Meanwhile, through this fracas, the runners were running up a hill with a fabulous view over the countryside. Over a stile and there was a big “E” for Easter eggs. It took a while but we found them and had a jolly time chomping away when we noticed a major anomaly. We were an hour or more into the hash and we had two walkers with us eating our Easter eggs. Julie and Kevin had managed to keep up with the eight runners all along. They just seemed to keep appearing from nowhere while we ran rings around ourselves at each circle. If there was an award for amazing, then Julia and Kevin deserve it.

On a bit further by a farm of solar panels and then a circle outside a lovely farmhouse where David Burley befriended three black sheep. That’ll be four in all then. Sue found a T and turned back on one option and John disappeared on the other. I went after him as sometimes he says “On, On” to himself in his soft voice and we have to guess, but this time we couldn’t see him. I headed down the hill, called “On, On!” in a good old bellow and followed the blobs of flour. When I got to the bottom the next sign had an arrow pointing back up the hill where the walkers were heading. That was just cruel, making me run down a hill so I had to run back up Clack Mount. To make it worse I looked up to see the runners take a short-cut across the field at the top. Cheats!

We passed by the Augustinian Monastery which fell into disrepair after the Dissolution of the Monasteries. The stones were taken away to Wales in the 1930s to renovate St. Donat’s Castle but never used and then sold to an American, Randolph William Hearst, where they still reside in a warehouse. A lesson learned, never trust either nationality.

The route next went through Bradenstoke so we could enjoy the medieval buildings, around some recent dwellings and across three private gardens where the owners smiled as we apologised and tried not to upset their lunch. In fact it had been farmland sold to the residents and the path did go across their gardens. They were very gracious.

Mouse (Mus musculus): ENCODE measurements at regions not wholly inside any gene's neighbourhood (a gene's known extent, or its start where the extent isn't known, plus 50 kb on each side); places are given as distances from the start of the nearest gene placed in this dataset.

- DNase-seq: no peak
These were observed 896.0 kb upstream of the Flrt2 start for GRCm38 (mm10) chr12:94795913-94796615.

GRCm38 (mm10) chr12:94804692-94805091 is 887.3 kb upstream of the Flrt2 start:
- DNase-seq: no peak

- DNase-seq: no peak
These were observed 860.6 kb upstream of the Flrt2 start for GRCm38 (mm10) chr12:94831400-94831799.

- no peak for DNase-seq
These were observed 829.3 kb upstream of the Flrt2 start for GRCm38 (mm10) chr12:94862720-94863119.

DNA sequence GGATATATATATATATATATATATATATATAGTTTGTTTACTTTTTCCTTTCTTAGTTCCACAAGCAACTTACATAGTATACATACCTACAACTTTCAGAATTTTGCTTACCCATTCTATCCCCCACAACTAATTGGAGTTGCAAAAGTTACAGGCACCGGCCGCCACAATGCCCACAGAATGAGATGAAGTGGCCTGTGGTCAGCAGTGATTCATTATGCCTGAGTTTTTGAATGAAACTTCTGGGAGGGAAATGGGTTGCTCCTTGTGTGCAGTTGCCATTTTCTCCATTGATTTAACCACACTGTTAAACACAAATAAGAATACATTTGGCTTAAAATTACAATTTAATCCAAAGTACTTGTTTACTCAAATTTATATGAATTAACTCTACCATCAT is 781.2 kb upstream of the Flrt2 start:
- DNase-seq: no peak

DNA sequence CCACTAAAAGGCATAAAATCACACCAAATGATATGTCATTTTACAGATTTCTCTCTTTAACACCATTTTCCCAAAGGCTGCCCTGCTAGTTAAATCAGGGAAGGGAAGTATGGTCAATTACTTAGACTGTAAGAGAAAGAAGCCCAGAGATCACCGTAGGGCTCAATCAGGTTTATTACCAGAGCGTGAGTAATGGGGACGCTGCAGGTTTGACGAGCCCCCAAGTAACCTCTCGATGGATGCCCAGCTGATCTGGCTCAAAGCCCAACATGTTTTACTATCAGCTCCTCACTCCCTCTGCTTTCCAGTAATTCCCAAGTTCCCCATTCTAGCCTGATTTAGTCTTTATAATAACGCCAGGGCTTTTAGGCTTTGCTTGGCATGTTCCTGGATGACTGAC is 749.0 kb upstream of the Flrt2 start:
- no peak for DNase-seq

So that was it really. It’s a long mag this week but Colin is to blame for taking so long to introduce the hash. Clearly a cunning plan to set low expectations and deliver one of the finest hashes, very well-marked, gloriously outrageous and we have a tale to tell about Mrs. Hoggett that walkers and runners enjoyed.

The pub was lovely. We stood about, surrounding a large man who was having his lunch but didn’t seem perturbed. When Annie apologised, he said: “One man can’t take over a pub.” So wise.

Paul got the shorts for some reason that Mike had known about before he offered them to Ainsley who said she was scribe on the next hash which has got nothing to do with shorts, or maybe it will have which is cunning, but Mike couldn’t remember why Paul was getting them so we clapped anyway. I’m telling you, it’s getting worse.

Thanks to the fun Committee – Elena, Robb and Colin – for a great hash


I said Colin would never get mad but may get even. Here’s his email to the Rights-of-Way Warden for Wiltshire:

Please see attached mark-up – I have never passed so many rights of way in one area that have been obscured or damaged!

DUAN29 – Missing sign from road, no signs across fields and stiles missing/broken.
CMAL12 – North of City Bridge – Missing signs across fields and stiles missing/broken.
CMAL12 – South of City Bridge – Footpath ploughed up – signs and stiles broken/missing
CMAL13 – Missing signs and stiles broken down along length
LYNE34 – At east end, footpath signs/stiles missing.
DAUN12/14 – At south west end – signs missing, stiles missing, fences blocking pathline.
LYNE23 – At south end – signs missing.

This entry was posted in Colin Hare, Maurice Scribe. Bookmark the permalink.